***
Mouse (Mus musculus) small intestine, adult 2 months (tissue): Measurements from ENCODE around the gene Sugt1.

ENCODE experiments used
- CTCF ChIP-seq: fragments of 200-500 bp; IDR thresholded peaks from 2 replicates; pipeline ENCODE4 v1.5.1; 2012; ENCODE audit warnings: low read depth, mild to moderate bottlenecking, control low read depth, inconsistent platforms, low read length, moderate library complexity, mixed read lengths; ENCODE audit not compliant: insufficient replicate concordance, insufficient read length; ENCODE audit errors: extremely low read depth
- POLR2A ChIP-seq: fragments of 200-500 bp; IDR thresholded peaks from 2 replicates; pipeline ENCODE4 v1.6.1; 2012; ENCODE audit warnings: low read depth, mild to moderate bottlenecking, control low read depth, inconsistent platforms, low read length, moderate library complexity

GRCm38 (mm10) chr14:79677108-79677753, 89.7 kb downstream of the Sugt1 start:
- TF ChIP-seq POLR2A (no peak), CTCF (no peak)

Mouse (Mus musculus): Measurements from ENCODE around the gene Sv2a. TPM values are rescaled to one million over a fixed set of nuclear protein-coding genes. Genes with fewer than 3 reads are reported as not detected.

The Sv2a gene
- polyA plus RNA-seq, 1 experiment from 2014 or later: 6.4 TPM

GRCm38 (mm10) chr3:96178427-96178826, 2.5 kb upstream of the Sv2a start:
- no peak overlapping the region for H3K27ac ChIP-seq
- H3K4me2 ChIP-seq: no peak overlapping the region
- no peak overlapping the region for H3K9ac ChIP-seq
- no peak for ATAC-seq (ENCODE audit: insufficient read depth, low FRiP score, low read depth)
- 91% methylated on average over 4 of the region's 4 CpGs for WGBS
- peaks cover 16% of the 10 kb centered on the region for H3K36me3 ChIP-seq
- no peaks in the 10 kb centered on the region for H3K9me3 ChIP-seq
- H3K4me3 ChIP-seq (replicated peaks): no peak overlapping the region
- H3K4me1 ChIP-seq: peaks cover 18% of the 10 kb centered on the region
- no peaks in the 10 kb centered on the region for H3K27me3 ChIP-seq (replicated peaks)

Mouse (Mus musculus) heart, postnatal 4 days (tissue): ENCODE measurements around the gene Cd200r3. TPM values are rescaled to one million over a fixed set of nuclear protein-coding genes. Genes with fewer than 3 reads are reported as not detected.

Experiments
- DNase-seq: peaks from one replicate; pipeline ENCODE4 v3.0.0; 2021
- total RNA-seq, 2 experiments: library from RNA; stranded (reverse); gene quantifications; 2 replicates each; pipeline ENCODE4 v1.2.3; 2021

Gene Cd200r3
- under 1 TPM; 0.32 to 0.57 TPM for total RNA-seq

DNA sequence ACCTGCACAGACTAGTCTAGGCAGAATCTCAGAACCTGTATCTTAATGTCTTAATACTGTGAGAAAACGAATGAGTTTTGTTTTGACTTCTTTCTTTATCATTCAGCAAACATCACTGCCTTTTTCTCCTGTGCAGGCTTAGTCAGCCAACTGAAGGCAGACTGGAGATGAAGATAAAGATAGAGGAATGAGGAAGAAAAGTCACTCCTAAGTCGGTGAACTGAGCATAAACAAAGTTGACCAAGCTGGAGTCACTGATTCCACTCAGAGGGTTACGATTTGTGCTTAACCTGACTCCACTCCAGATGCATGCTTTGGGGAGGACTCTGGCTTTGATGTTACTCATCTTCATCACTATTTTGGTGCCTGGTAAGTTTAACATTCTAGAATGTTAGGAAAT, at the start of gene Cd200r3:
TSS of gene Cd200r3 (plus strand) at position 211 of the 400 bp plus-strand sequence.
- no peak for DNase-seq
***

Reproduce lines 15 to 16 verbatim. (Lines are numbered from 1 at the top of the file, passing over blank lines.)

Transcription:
- 91% methylated on average over 4 of the region's 4 CpGs for WGBS
- peaks cover 16% of the 10 kb centered on the region for H3K36me3 ChIP-seq